Israeli cities impose beach apartheid on Palestinians

Women and children play on a beach in the sea

Palestinians on Jaffa beach last month. The city is inaccessible to most Palestinians from the West Bank, but some managed to get permits or evade Israeli restrictions. Other Israeli cities are now closing beaches to Palestinians.

Oren Ziv ActiveStills

Three Israeli coastal cities are being slammed by a civil rights group for effectively banning Palestinians from their beaches.

Hadera, Netanya and Akka – known in English as Acre – are guilty of “apartheid initiatives that express a goal of achieving racial segregation,” said a lawyer for the group Adalah.

Video shot by journalist Rafat Aker last week shows a busload of Palestinian men on an apparent day trip from the city of Jenin being denied access to the beach by police and local authorities.

You can watch the full video in a mixture of Arabic and Hebrew below.

“The images seen in Akka leave no room for the imagination: Municipal inspectors forcibly expelled Palestinians outside city limits solely because they are Palestinian,” Adalah lawyer Rabea Eghbariah said.

“The municipality is acting without any authority whatsoever,” he added.

Adalah argues that local authorities are using the ongoing coronavirus pandemic as a pretext to mask their apartheid policies against Palestinians.

The group, which advocates for equal Palestinian rights inside Israel, said that the men in the video appeared to have the correct permits and some had even been vaccinated.

Jenin is a Palestinian city in the West Bank. Akka is a city inside Israel, the part of historic Palestine which was occupied in 1948 and from which most Palestinians were illegally expelled.

Israel operates a complicated system of identification cards, passes and permits which have the effect of denying Palestinians equal rights to Jewish Israeli citizens – regardless of whether the latter live inside so-called Israel proper or as colonial settlers in the occupied West Bank.

The video shows Israeli police compelling the Palestinians to get back on their bus and accompanying them out of town on police mopeds.

Adalah said that it was taking urgent legal action against the Akka municipality, along with Hadera and Netanya, the two other coastal cities it says have taken similar measures against Palestinians.

The group explained that the city’s measures “were intended to prevent Palestinian visitors from the West Bank from accessing the shores of Akka under the pretext of public health.”

It pointed to video of the mayor decrying the recent arrival of “buses coming from Judea and Samaria [the West Bank] from Nablus, Jenin, Hebron and others.”

Adalah also noted that the mayor of Netanya recently vowed not to allow Palestinians to enter the city during the Muslim Eid al-Fitr holiday.

This is far from the first time that Israeli authorities have imposed “petty apartheid” on Palestinians.

In 2019 the Israeli mayor of the city of Afula effectively banned Palestinians from a local park, including even Palestinian citizens of Israel.

He had imposed guards at the park entrances with a large sign stating it was for the use of “residents only” – yet only Palestinians were restricted in this way, not Israeli Jews. Adalah challenged the ban and it was ultimately overturned.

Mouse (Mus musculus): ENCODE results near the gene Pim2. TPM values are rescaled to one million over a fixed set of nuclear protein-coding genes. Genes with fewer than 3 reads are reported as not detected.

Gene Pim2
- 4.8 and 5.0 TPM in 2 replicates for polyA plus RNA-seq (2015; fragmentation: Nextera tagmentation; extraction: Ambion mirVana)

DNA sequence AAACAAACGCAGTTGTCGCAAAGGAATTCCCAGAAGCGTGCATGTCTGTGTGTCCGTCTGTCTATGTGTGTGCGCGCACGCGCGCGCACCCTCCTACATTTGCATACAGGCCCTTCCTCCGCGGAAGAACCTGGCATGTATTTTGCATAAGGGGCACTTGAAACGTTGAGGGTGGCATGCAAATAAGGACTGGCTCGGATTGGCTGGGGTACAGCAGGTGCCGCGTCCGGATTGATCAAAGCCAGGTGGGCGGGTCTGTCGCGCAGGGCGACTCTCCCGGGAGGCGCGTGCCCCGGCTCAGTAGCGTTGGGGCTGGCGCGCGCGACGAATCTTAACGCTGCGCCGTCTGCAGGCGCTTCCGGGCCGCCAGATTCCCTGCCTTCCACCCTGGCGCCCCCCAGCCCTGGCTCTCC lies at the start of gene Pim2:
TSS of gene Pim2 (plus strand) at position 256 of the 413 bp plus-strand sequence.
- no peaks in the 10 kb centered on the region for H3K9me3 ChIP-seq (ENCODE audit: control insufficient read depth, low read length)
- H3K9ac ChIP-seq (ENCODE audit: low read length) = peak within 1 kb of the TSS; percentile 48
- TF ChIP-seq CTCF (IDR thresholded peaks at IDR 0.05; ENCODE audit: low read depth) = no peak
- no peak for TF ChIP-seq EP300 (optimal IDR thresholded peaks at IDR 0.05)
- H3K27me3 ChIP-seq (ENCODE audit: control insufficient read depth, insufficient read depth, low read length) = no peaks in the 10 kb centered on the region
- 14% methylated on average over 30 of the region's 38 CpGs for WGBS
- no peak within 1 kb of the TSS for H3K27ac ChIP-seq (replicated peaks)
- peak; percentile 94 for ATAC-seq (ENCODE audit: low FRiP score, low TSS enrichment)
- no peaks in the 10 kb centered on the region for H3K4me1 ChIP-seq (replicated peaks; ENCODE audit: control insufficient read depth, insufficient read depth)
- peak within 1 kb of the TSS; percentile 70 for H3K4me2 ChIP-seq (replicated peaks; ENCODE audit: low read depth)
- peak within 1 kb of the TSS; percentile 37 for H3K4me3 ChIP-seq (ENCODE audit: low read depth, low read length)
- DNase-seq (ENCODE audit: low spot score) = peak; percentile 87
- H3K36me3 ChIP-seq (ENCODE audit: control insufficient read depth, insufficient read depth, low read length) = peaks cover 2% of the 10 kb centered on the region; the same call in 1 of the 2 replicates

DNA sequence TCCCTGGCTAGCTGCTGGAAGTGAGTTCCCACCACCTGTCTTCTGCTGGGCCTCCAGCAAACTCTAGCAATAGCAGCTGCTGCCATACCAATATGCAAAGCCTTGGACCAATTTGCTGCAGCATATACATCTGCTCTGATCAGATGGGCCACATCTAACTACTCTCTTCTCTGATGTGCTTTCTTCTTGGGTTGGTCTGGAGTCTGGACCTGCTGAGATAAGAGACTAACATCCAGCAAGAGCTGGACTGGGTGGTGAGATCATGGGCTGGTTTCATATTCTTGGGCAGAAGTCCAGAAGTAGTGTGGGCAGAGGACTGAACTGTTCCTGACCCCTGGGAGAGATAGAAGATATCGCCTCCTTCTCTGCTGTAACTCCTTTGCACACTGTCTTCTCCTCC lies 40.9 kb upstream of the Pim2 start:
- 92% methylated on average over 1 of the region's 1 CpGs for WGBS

In 2013 a public Israeli swimming pool refused entry to a group of children with cancer just because they were Arab.

And a year earlier, Palestinians were turned away from an Israeli-run Dead Sea beach resort, while Jewish Israelis, European tourists and even dogs were allowed to enter freely.




Di Adriatici é pieno Israele, da noi li arrestano la gli danno encomi, per quello Salvini, super razzista anti migranti é entusiasta di Israele e vorrebbe portare in Italia il loro sistema di apartheid.


Yes, as Abramo says, Salvini would like to import Israel's apartheid and he is far from the only one. Israel is admired by leaders across the globe who want to control their populations, impose false distinctions of race or ethnicity, summon the devils of the worst in human nature to keep them in power. The petty apartheid in play here is, of course, not petty at all when you are the receiving end. It wasn't petty when Rosa Parks was told she couldn't sit on the bus; it was a plain denial of her humanity. That's why such apparently petty matters are so important to vile regimes. Control the little things and you have control over everything. As authoritarianism spreads, to the extent that the UK Labour Party, brought into existence by working people to further their interests of democracy and equality is now in the hands of a man who gives unequivocal support to Israeli apartheid and makes pariahs of anyone who dares to defend Palestinian rights. Israel's racism, State control, arbitrary power, entrenched hypocrisy and wayward sense of messianic entitlement become attractive to political leaders for whom democracy and openness are inconvenient. What on the surface looks petty is deeply malicious and consistently undermining of their dignity and humanity for those who experience it. Not to be able to dip your toes in the sea when your neighbours can is a killing insult. All dictators pay attention to such details. It's lovers of freedom who are easy-going.

Asa Winstanley

Asa Winstanley's picture

Asa Winstanley is an investigative journalist who lives in London. He is an associate editor of The Electronic Intifada and co-host of our podcast.

He is author of the bestselling book Weaponising Anti-Semitism: How the Israel Lobby Brought Down Jeremy Corbyn (OR Books, 2023).